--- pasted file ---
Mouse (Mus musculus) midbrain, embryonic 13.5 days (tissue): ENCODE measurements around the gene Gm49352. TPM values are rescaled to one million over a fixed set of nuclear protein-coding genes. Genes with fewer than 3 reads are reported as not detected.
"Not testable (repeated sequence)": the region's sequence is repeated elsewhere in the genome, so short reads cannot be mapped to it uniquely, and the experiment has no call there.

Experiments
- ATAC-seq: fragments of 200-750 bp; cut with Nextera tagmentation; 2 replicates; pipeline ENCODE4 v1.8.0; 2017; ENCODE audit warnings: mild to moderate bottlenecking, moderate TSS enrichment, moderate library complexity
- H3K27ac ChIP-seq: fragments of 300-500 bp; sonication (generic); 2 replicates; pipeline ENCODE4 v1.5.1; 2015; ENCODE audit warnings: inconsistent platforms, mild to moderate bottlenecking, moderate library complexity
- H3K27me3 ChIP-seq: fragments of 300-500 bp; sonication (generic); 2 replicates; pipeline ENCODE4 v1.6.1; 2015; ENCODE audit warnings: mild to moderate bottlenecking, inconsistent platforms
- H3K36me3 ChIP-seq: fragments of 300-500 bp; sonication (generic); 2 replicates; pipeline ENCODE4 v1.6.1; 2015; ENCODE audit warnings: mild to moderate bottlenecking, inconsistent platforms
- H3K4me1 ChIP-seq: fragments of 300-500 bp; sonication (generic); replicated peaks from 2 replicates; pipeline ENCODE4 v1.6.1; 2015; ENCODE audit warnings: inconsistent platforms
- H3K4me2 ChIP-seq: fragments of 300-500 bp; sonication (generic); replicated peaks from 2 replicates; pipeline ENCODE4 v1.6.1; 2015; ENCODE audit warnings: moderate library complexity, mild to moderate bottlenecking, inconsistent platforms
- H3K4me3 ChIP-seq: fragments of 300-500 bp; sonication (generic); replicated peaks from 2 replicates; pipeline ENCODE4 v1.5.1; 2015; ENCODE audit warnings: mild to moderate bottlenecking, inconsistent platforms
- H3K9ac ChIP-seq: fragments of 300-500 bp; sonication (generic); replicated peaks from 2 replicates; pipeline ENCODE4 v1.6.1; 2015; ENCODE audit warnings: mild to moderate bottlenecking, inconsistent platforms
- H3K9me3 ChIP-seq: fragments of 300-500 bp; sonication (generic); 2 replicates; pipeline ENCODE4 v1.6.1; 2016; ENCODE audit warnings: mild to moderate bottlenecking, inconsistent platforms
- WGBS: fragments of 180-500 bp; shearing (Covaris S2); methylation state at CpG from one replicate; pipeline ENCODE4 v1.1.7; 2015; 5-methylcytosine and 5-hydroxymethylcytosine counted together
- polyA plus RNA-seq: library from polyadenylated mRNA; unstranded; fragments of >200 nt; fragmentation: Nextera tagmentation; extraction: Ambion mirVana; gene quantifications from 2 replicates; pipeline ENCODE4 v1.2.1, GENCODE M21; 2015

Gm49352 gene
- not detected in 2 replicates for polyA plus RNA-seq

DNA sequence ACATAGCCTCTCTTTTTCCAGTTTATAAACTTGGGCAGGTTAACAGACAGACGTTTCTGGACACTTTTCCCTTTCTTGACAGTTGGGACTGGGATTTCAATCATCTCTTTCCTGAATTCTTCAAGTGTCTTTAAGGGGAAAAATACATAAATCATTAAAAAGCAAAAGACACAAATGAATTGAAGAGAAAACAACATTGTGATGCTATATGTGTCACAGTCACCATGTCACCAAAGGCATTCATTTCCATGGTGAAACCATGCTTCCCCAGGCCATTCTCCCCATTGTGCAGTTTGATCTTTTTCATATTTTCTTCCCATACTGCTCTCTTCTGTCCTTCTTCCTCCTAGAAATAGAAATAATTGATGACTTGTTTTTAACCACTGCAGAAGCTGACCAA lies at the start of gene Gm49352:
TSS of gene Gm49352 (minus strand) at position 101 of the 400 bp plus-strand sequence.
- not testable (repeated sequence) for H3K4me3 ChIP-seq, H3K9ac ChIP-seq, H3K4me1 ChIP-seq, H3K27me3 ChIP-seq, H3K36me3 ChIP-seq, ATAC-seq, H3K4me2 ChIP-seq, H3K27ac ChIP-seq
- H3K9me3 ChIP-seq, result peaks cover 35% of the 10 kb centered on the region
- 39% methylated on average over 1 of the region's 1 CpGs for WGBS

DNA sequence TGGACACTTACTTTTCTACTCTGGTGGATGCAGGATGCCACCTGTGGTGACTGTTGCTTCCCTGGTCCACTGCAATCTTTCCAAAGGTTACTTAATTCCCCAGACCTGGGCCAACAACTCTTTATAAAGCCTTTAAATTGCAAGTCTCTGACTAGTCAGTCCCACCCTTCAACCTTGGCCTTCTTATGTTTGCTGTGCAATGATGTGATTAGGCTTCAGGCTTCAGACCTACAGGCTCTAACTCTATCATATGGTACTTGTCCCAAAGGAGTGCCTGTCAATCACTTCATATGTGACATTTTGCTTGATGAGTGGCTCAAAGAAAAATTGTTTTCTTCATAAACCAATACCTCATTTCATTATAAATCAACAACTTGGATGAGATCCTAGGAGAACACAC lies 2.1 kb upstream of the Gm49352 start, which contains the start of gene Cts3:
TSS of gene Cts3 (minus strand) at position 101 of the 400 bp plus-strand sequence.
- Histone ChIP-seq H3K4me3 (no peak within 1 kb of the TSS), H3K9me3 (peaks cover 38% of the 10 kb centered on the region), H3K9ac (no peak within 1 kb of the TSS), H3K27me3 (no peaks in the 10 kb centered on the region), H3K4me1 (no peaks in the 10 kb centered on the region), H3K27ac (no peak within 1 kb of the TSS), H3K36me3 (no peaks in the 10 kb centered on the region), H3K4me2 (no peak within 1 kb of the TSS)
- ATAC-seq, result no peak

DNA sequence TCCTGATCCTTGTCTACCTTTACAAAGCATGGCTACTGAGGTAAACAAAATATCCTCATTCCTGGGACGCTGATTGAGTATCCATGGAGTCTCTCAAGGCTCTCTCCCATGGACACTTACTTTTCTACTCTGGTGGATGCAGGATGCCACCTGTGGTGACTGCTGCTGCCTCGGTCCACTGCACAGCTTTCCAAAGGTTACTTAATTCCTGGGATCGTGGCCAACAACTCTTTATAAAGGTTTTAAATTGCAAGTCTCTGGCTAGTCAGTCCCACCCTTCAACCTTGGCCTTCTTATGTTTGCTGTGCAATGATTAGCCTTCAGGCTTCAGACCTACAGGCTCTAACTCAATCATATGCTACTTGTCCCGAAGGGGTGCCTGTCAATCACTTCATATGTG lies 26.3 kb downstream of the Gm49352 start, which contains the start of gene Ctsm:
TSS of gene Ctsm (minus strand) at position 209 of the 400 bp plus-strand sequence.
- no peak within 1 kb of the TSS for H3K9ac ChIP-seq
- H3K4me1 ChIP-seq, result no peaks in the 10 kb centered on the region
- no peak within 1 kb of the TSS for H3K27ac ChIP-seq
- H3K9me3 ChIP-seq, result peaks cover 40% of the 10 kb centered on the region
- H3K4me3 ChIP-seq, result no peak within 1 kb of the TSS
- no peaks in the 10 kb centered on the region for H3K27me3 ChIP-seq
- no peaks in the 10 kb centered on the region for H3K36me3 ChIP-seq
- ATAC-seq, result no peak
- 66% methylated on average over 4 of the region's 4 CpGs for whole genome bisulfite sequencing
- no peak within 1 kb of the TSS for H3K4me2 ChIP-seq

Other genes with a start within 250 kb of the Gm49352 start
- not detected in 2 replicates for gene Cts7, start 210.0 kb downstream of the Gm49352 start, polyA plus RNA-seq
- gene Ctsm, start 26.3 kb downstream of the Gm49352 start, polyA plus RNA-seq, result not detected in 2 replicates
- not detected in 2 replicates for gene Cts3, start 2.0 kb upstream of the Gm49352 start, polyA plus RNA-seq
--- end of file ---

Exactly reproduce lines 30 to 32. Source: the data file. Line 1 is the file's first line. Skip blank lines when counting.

- no peak within 1 kb of the TSS for H3K27ac ChIP-seq
- H3K9me3 ChIP-seq, result peaks cover 40% of the 10 kb centered on the region
- H3K4me3 ChIP-seq, result no peak within 1 kb of the TSS